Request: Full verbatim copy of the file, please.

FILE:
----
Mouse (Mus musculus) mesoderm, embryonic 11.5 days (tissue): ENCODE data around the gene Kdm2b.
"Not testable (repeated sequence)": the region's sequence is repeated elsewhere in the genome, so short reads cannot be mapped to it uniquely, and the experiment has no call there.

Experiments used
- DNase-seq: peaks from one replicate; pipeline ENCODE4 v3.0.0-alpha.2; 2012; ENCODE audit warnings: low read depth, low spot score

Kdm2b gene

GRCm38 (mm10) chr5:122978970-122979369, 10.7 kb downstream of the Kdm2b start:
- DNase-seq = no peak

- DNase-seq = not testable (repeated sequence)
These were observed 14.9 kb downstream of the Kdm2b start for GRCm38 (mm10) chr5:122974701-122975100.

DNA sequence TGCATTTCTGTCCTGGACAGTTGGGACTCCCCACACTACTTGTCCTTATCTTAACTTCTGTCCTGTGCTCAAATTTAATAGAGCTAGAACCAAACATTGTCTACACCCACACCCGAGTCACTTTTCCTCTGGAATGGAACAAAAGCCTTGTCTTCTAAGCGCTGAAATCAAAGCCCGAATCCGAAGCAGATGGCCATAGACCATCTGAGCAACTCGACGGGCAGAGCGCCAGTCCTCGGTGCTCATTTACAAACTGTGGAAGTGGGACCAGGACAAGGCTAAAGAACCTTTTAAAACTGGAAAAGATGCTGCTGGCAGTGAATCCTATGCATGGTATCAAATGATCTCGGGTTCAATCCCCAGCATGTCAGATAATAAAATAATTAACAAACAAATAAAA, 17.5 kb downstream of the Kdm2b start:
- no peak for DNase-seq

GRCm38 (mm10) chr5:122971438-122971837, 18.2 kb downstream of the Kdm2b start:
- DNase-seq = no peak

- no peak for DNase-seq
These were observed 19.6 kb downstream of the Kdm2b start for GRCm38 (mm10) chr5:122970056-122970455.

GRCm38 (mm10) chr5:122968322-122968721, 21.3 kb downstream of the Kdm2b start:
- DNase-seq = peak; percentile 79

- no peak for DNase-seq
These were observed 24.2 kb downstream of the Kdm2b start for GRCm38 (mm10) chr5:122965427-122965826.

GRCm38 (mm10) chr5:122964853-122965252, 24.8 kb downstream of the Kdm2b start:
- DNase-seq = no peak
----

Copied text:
Mouse (Mus musculus) mesoderm, embryonic 11.5 days (tissue): ENCODE data around the gene Kdm2b.
"Not testable (repeated sequence)": the region's sequence is repeated elsewhere in the genome, so short reads cannot be mapped to it uniquely, and the experiment has no call there.

Experiments used
- DNase-seq: peaks from one replicate; pipeline ENCODE4 v3.0.0-alpha.2; 2012; ENCODE audit warnings: low read depth, low spot score

Kdm2b gene

GRCm38 (mm10) chr5:122978970-122979369, 10.7 kb downstream of the Kdm2b start:
- DNase-seq = no peak

- DNase-seq = not testable (repeated sequence)
These were observed 14.9 kb downstream of the Kdm2b start for GRCm38 (mm10) chr5:122974701-122975100.

DNA sequence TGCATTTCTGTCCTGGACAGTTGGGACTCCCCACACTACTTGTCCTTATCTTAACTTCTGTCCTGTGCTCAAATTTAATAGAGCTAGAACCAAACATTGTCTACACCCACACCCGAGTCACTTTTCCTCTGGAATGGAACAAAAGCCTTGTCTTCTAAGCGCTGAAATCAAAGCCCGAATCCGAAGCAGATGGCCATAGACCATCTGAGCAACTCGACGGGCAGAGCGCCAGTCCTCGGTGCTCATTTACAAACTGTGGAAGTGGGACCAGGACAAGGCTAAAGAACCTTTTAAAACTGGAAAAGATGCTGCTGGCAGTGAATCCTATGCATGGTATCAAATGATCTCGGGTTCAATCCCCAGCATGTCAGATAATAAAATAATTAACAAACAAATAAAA, 17.5 kb downstream of the Kdm2b start:
- no peak for DNase-seq

GRCm38 (mm10) chr5:122971438-122971837, 18.2 kb downstream of the Kdm2b start:
- DNase-seq = no peak

- no peak for DNase-seq
These were observed 19.6 kb downstream of the Kdm2b start for GRCm38 (mm10) chr5:122970056-122970455.

GRCm38 (mm10) chr5:122968322-122968721, 21.3 kb downstream of the Kdm2b start:
- DNase-seq = peak; percentile 79

- no peak for DNase-seq
These were observed 24.2 kb downstream of the Kdm2b start for GRCm38 (mm10) chr5:122965427-122965826.

GRCm38 (mm10) chr5:122964853-122965252, 24.8 kb downstream of the Kdm2b start:
- DNase-seq = no peak